Starmer vows more powers for OBR so Truss budget ‘disaster’ never happens again
The Labour leader said ministers would be legally bound to consult the official fiscal watchdog on tax and spending changes under his party’s plans.
A Labour government would hand more powers to the budget watchdog so the “disaster” of Liz Truss’s mini-budget “can never be allowed to happen again”, Sir Keir Starmer has said.
The Labour leader said on Friday that the measure would bring “desperately needed stability” and prevent “huge damage” being done to the economy again.
Ministers would be legally bound to consult the Office for Budget Responsibility (OBR) on major tax and spending changes under the party’s plans, which received the backing of Tory former chancellor George Osborne.
Sir Keir said it was “necessary” to introduce legislation to ensure the OBR had the power to independently publish its own impact assessment.
Speaking at the London Stock Exchange alongside shadow chancellor Rachel Reeves, he said: “A year ago, huge damage was done to our economy and we’re still paying the price. That can never be allowed to happen again.”
The move would bring “stability for so many families that were affected by that disaster of a budget just a year ago,” he said.
Sir Keir and Ms Reeves announced the plan, if they win a general election, ahead of the first anniversary of Ms Truss and her chancellor Kwasi Kwarteng’s £45 billion spree of unfunded tax cuts.
One of the reasons the markets were so spooked by their mini-budget was that the pair refused to publish the OBR’s independent forecasts for the public finances alongside the plans.
Labour promised to amend the rules so the OBR would be able to independently publish the impact of any major fiscal event making permanent tax and spending changes.
The party said that ministers would be forced to open their books to the forecasters, though any government wanting to disregard them could seek to reverse the legislation.
The plans would allow for changes to be introduced without forecasts in the case of an emergency, but the OBR would be allowed to set a date to publish its work.
Ms Reeves said the changes would ensure the economic watchdog was not “gagged”.
Mr Osborne, who led the Treasury from 2010 to 2016, urged Prime Minister Rishi Sunak to adopt Labour’s proposal.
“We created the OBR 13 years ago so chancellors couldn’t any longer fiddle the numbers,” he said.
“A year ago we saw the fiasco when one tried to bypass it.
“These OBR reforms from (Rachel) Reeves are sensible, pragmatic improvements. If the Tories are smart they’ll adopt them.”
Labour also said it would set out a fixed timetable for annual autumn budgets, followed by a spring update in early March, to give families and businesses time to prepare for changes ahead of the new tax year.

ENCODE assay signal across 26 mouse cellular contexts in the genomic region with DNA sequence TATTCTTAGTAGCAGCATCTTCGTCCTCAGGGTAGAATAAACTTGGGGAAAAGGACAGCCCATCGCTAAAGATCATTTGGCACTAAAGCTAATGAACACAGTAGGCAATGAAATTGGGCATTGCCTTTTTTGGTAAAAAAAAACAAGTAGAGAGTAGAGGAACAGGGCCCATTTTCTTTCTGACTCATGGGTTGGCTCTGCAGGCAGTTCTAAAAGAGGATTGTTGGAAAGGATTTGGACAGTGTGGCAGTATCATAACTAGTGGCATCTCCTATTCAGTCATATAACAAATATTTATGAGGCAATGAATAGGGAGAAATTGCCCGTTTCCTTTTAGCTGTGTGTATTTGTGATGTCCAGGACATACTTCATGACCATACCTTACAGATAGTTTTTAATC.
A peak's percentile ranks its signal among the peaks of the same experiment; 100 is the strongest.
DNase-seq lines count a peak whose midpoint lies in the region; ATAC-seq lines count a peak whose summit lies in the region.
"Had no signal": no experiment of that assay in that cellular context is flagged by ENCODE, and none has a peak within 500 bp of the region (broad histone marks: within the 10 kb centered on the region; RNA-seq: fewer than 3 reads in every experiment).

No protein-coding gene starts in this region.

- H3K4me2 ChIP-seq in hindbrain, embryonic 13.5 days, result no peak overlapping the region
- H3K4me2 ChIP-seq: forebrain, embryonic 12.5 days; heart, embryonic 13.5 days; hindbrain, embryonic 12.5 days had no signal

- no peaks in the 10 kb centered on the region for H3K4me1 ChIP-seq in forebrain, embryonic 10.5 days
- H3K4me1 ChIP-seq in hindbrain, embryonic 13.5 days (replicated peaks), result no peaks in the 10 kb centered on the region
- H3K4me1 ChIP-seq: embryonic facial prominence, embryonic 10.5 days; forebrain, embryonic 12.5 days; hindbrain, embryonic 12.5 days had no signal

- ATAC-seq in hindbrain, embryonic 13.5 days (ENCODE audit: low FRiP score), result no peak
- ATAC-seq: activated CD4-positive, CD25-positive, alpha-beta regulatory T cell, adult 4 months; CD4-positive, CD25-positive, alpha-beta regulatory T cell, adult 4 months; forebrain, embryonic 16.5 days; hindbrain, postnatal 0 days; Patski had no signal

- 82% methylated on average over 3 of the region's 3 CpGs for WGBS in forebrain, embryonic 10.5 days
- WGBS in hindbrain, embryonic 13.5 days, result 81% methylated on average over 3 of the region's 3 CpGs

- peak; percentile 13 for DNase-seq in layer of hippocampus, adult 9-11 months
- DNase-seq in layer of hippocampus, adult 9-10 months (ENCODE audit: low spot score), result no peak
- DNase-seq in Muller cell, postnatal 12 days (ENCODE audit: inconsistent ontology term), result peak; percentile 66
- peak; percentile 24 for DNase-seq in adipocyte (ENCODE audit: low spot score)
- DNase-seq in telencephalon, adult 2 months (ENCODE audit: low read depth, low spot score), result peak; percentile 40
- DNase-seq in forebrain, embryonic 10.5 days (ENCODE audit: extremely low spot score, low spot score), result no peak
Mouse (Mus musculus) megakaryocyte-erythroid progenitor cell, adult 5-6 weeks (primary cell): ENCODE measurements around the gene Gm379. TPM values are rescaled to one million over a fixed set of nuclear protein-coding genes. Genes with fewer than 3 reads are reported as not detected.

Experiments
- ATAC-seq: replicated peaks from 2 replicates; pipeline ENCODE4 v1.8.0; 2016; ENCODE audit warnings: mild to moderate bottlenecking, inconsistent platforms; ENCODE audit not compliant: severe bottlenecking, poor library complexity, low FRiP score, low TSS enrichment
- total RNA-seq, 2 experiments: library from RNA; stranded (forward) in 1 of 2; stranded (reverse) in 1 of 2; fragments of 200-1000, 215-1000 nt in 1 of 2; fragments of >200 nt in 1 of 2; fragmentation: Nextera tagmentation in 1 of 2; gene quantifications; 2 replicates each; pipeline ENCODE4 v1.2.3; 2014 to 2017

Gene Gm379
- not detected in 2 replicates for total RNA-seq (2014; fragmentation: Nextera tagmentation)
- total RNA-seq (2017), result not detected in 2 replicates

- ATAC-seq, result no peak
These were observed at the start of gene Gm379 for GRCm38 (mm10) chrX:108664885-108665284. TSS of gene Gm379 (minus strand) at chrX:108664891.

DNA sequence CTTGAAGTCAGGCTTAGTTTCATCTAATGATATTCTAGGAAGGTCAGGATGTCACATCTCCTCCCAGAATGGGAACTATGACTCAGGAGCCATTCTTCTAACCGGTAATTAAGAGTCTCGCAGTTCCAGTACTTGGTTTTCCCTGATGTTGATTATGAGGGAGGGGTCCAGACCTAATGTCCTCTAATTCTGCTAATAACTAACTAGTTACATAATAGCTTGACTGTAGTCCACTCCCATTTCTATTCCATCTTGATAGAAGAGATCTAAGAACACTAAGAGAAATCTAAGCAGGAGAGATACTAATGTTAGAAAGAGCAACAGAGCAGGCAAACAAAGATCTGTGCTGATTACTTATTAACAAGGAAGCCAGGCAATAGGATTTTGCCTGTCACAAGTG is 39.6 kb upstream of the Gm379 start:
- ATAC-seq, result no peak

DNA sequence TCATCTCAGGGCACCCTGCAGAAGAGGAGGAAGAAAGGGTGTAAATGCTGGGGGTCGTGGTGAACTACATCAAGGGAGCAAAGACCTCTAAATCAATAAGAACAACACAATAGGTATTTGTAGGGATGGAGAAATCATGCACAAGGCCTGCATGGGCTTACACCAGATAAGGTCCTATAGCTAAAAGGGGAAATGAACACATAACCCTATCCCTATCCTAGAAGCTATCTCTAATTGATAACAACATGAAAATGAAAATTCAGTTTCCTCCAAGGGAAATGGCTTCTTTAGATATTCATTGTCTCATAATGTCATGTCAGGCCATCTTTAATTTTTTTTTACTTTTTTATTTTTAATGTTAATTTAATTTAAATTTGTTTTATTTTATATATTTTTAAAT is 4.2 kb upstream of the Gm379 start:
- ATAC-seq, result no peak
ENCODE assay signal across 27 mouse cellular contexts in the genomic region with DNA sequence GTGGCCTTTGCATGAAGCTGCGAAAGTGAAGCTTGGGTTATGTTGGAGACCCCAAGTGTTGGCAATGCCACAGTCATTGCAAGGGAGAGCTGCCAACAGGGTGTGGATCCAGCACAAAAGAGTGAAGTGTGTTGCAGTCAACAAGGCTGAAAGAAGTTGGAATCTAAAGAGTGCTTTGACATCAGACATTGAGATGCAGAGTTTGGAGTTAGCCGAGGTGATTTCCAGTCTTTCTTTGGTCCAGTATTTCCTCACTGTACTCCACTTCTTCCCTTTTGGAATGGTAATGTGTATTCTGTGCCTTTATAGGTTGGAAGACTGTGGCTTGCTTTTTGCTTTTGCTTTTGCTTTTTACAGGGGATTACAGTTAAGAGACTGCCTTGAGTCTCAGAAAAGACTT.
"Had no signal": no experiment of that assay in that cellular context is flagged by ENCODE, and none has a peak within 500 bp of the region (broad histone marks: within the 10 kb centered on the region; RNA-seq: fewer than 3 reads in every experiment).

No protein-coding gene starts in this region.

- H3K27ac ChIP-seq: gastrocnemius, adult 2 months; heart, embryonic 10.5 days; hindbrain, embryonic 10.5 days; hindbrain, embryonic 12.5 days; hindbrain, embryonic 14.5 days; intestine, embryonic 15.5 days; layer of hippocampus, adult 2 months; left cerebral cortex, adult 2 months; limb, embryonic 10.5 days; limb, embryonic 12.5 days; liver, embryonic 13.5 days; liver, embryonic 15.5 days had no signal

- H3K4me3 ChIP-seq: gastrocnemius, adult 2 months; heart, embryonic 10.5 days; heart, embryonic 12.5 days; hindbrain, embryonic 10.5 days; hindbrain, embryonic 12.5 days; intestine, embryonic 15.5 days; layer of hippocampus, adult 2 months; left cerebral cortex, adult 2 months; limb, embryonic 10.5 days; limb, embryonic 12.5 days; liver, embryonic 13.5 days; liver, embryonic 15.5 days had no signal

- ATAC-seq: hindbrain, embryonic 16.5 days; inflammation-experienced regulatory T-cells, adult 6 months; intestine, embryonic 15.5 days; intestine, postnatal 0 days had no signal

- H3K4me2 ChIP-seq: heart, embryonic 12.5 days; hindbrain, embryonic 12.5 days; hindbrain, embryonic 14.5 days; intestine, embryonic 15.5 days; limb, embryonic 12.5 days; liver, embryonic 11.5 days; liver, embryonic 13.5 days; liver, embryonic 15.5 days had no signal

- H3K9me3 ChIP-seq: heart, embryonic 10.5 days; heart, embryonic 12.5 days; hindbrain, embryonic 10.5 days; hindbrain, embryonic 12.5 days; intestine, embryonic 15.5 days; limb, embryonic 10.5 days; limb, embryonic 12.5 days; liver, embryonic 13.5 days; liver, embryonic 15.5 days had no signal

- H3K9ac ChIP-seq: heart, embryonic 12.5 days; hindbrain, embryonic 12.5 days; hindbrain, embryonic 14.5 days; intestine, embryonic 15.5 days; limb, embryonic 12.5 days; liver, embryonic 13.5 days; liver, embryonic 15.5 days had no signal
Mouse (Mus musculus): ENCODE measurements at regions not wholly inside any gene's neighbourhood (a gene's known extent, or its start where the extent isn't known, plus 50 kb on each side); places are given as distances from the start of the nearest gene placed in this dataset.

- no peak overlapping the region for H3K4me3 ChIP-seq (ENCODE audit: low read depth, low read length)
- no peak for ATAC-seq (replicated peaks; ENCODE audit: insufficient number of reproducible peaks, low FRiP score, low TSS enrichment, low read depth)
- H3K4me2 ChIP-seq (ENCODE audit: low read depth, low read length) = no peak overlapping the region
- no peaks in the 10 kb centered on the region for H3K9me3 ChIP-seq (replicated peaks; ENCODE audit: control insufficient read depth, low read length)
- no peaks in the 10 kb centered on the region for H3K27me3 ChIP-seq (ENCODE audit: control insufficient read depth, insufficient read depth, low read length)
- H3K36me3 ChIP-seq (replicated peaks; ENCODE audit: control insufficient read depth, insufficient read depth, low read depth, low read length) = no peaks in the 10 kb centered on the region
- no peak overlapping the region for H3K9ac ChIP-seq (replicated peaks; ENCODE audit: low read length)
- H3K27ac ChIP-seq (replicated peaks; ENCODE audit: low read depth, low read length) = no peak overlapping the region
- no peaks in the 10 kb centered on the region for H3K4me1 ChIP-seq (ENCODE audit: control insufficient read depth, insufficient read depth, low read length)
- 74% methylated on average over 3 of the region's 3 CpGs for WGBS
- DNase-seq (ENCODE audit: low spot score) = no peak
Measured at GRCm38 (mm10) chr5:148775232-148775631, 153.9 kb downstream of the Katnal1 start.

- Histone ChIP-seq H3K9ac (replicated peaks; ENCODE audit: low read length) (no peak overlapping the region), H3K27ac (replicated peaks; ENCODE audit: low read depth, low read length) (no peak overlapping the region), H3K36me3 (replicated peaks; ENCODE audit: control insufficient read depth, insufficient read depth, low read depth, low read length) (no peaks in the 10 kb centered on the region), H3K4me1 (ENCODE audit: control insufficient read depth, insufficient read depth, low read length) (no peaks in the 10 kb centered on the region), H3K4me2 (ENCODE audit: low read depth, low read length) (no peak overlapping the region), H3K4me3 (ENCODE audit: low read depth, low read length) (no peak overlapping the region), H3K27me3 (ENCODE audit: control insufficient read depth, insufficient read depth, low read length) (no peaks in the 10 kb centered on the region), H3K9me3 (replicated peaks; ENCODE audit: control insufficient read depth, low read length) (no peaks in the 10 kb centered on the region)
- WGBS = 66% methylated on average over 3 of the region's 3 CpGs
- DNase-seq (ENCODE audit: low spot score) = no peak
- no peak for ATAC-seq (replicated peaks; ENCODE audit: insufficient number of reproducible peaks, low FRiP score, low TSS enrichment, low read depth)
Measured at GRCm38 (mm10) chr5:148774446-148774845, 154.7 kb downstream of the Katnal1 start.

Major tax and spending decisions would be reserved for November under the plans, while only minor policy changes would be allowed in a spring update.
Ms Reeves rejected the assertion that this would make it harder for chancellors to respond to unpredictable events.
“This is good international practice, that you set a date for the budget and you stick with it,” she said.
“And to have a budget in the autumn rather than just a few days or weeks before the new financial year gives businesses, gives families, a chance to plan for any changes in taxation, for example, so that’s good international practice.”
In response to Labour’s plans to give the OBR more power, former prime minister Ms Truss said: “It beggars belief that Labour think Britain’s problems will be solved by bigger government and even more powers for quangos.
“Hard-working people and businesses – freed from overbearing regulation, tax, and debt – are going to get Britain growing again, not more bureaucrats in London.”
Ms Reeves and Sir Keir’s visit to the London Stock Exchange came at the end of a week in which Mr Sunak weakened a host of green policies, including delaying the ban on the sale of new petrol and diesel cars to 2035.
The move was criticised by car industry figures who wanted certainty on the shift to electric vehicles.
Ms Reeves denied Labour was “anti-motorist” because of its commitment to reinstate the 2030 deadline.
She said motorists who wanted an internal combustion engine beyond 2030 would still be able to buy second-hand.
“We’re certainly not anti-motorists. The price of electric vehicles is coming down all the time,” she said.
“But over the last 24 to 48 hours, I’ve had so many messages from business leaders saying ‘all we want is a bit of stability and consistency and frankly some ambition from this Government’.
“We want businesses to invest in the UK, in the industries of the future from electric vehicles to carbon capture to green steel.
“And they’ll only do that if we’ve got a government that is committed to these goals and these targets.”